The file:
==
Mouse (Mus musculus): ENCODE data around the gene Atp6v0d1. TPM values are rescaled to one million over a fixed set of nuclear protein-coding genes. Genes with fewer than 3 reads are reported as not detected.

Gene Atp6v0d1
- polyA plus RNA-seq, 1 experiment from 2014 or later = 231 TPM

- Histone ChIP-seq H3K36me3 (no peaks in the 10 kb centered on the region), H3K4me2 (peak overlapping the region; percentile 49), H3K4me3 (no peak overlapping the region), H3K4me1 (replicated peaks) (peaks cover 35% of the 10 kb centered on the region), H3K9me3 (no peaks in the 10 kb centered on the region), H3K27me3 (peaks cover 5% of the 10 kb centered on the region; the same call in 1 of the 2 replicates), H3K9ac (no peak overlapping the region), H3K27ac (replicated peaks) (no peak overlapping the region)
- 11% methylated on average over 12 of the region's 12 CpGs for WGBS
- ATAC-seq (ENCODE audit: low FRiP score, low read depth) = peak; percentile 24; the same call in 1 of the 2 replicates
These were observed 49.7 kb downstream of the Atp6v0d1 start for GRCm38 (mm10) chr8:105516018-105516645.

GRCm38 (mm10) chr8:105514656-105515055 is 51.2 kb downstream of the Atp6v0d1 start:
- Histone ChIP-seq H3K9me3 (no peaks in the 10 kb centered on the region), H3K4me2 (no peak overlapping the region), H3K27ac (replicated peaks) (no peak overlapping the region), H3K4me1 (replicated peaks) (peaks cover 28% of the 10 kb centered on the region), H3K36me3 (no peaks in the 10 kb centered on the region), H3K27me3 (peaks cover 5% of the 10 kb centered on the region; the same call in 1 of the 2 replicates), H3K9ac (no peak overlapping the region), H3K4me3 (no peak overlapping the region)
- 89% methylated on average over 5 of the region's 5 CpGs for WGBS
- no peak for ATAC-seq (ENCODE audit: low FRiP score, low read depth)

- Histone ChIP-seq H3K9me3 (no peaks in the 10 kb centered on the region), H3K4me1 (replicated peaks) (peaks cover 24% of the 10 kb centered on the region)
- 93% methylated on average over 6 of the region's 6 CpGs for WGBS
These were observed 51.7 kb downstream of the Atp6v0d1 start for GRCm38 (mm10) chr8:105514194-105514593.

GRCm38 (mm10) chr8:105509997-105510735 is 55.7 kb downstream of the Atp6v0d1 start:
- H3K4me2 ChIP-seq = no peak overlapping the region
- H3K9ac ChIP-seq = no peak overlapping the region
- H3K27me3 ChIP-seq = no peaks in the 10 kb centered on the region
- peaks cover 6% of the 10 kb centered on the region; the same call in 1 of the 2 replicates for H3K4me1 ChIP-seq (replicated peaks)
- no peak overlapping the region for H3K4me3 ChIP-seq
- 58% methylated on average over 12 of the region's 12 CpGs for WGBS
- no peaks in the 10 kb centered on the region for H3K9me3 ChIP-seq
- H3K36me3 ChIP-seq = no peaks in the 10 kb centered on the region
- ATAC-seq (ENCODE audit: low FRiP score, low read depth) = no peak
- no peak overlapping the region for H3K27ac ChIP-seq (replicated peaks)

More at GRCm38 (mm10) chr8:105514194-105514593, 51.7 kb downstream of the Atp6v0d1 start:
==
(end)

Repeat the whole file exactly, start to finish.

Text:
Mouse (Mus musculus): ENCODE data around the gene Atp6v0d1. TPM values are rescaled to one million over a fixed set of nuclear protein-coding genes. Genes with fewer than 3 reads are reported as not detected.

Gene Atp6v0d1
- polyA plus RNA-seq, 1 experiment from 2014 or later = 231 TPM

- Histone ChIP-seq H3K36me3 (no peaks in the 10 kb centered on the region), H3K4me2 (peak overlapping the region; percentile 49), H3K4me3 (no peak overlapping the region), H3K4me1 (replicated peaks) (peaks cover 35% of the 10 kb centered on the region), H3K9me3 (no peaks in the 10 kb centered on the region), H3K27me3 (peaks cover 5% of the 10 kb centered on the region; the same call in 1 of the 2 replicates), H3K9ac (no peak overlapping the region), H3K27ac (replicated peaks) (no peak overlapping the region)
- 11% methylated on average over 12 of the region's 12 CpGs for WGBS
- ATAC-seq (ENCODE audit: low FRiP score, low read depth) = peak; percentile 24; the same call in 1 of the 2 replicates
These were observed 49.7 kb downstream of the Atp6v0d1 start for GRCm38 (mm10) chr8:105516018-105516645.

GRCm38 (mm10) chr8:105514656-105515055 is 51.2 kb downstream of the Atp6v0d1 start:
- Histone ChIP-seq H3K9me3 (no peaks in the 10 kb centered on the region), H3K4me2 (no peak overlapping the region), H3K27ac (replicated peaks) (no peak overlapping the region), H3K4me1 (replicated peaks) (peaks cover 28% of the 10 kb centered on the region), H3K36me3 (no peaks in the 10 kb centered on the region), H3K27me3 (peaks cover 5% of the 10 kb centered on the region; the same call in 1 of the 2 replicates), H3K9ac (no peak overlapping the region), H3K4me3 (no peak overlapping the region)
- 89% methylated on average over 5 of the region's 5 CpGs for WGBS
- no peak for ATAC-seq (ENCODE audit: low FRiP score, low read depth)

- Histone ChIP-seq H3K9me3 (no peaks in the 10 kb centered on the region), H3K4me1 (replicated peaks) (peaks cover 24% of the 10 kb centered on the region)
- 93% methylated on average over 6 of the region's 6 CpGs for WGBS
These were observed 51.7 kb downstream of the Atp6v0d1 start for GRCm38 (mm10) chr8:105514194-105514593.

GRCm38 (mm10) chr8:105509997-105510735 is 55.7 kb downstream of the Atp6v0d1 start:
- H3K4me2 ChIP-seq = no peak overlapping the region
- H3K9ac ChIP-seq = no peak overlapping the region
- H3K27me3 ChIP-seq = no peaks in the 10 kb centered on the region
- peaks cover 6% of the 10 kb centered on the region; the same call in 1 of the 2 replicates for H3K4me1 ChIP-seq (replicated peaks)
- no peak overlapping the region for H3K4me3 ChIP-seq
- 58% methylated on average over 12 of the region's 12 CpGs for WGBS
- no peaks in the 10 kb centered on the region for H3K9me3 ChIP-seq
- H3K36me3 ChIP-seq = no peaks in the 10 kb centered on the region
- ATAC-seq (ENCODE audit: low FRiP score, low read depth) = no peak
- no peak overlapping the region for H3K27ac ChIP-seq (replicated peaks)

More at GRCm38 (mm10) chr8:105514194-105514593, 51.7 kb downstream of the Atp6v0d1 start: